Their sun-protection habits including sunscreen and whether they used other sun protective items like hats, clothing and sunglasses
- Parts of the body where sunscreen was applied
- The number of times previously sunburned
- Number of hours spent at the beach
- How often sunscreen was reapplied throughout the day.
They found that 73 percent of those who applied sunscreen became sunburned, many because they didn’t apply enough or didn’t reapply it as often as they should – especially swimmers. “In general, we found that swimmers who used sunscreen and didn t reapply it after leaving the water were significantly more likely to be sunburned than non-swimming sunscreen users,” says Wagner.
In the study, women did better than men. The study found 78 percent of the women interviewed used sunscreen, while only 34 percent of the men did. Besides being more conscientious, women were also more efficient: 69 percent of women applied sunscreen to their entire exposed skin areas versus 14 percent of the men.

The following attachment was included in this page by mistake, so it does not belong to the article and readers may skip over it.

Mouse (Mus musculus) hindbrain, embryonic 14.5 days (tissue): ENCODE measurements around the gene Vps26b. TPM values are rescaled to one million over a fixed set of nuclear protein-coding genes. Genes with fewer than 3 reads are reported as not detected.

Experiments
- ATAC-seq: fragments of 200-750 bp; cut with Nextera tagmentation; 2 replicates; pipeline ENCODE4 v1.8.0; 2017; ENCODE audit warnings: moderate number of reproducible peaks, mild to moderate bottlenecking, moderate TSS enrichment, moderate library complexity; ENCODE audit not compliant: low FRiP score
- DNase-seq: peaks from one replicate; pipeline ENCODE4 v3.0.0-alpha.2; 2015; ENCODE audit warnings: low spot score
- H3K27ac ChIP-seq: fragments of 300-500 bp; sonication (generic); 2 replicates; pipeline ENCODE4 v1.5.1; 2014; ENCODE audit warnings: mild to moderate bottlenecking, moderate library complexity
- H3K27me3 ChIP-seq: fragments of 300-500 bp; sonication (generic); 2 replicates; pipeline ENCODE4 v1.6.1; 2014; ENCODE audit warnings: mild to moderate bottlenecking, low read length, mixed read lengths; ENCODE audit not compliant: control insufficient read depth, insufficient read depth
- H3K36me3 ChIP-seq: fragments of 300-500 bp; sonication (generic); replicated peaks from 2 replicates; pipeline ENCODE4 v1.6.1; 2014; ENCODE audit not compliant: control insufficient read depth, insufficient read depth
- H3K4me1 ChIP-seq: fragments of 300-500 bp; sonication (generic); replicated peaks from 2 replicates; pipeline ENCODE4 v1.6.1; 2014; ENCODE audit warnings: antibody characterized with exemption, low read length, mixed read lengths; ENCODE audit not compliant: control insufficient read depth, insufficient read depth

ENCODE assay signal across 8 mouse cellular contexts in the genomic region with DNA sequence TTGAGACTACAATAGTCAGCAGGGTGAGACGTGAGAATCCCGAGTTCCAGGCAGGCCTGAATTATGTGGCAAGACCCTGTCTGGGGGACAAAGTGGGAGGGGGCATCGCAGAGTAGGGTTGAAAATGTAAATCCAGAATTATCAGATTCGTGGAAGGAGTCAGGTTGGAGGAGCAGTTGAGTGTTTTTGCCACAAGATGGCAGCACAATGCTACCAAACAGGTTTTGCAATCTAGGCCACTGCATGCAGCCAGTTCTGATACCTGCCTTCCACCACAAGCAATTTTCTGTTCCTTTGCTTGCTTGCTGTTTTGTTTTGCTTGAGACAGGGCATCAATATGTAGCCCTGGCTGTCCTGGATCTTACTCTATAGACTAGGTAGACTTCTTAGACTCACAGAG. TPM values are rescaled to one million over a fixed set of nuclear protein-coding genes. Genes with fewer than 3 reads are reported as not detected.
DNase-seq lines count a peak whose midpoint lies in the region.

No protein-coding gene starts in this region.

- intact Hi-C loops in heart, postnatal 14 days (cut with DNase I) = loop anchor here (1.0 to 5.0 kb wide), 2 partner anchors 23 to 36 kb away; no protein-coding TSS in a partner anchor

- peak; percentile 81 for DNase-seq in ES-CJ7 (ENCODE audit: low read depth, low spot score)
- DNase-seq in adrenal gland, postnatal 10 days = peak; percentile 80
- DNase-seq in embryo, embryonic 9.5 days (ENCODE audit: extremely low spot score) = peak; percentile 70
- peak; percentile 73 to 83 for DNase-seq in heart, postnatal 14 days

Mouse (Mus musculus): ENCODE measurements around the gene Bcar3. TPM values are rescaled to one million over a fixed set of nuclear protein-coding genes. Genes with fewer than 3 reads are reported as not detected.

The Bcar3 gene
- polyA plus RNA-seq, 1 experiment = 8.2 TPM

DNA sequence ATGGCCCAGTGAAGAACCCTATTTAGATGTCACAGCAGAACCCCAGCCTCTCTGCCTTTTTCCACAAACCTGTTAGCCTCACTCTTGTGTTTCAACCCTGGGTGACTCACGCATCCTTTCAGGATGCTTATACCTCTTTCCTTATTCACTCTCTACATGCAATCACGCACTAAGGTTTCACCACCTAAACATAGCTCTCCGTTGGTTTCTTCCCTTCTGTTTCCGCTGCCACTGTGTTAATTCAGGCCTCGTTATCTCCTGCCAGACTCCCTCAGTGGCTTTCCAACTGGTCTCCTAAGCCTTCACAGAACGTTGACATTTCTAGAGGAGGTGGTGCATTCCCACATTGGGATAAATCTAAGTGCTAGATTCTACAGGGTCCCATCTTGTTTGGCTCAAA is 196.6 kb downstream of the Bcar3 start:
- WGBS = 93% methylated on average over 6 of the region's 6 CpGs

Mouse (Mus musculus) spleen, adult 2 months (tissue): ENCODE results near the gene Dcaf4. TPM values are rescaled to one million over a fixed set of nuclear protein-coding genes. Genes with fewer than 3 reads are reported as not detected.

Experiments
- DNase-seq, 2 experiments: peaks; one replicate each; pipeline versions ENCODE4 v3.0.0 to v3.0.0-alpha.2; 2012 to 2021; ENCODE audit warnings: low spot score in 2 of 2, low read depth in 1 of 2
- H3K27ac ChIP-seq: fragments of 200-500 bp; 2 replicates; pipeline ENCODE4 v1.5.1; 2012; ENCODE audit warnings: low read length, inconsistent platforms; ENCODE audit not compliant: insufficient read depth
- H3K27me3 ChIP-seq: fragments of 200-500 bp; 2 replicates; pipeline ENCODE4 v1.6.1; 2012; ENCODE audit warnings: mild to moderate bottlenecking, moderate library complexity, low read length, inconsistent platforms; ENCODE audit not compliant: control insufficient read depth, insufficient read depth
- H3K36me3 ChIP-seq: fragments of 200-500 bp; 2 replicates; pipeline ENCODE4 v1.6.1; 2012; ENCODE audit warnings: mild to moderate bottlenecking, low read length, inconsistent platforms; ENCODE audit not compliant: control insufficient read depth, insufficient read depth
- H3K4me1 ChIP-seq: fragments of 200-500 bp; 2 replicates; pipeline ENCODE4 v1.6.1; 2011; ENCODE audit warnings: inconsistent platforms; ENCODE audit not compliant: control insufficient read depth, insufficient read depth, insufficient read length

Cancer of the skin is the most common of all cancers. The American Academy of Dermatology (AAD) says skin cancers are divided into two general types:
Melanoma accounts for about 4 percent of skin cancer cases but causes about 79 percent of skin cancer deaths. This year the American Cancer Society (ACS) estimates more than 51,000 people in the United States will be diagnosed with melanoma – a 9 percent increase from 2000. In addition, approximately 7,800 deaths will be attributed to melanoma in 2001.
The outer skin – or epidermis – is very thin, averaging only about one-hundredth of an inch. Melanoma originates in the melanocytes, the cells that produce the skin coloring or pigment known as melanin. Non-melanoma skin cancers – usually basal cell (BCC) and squamous cell (SCC) cancers – are the most common skin cancers with more than 1 million new cases diagnosed every year in the United States. Of the two, BCCs are by far the most common, accounting for about 80 percent of the non-melanomas. When BCCs and SCCs are detected and treated at an early stage, they are almost invariably cured.
Who’s at Risk?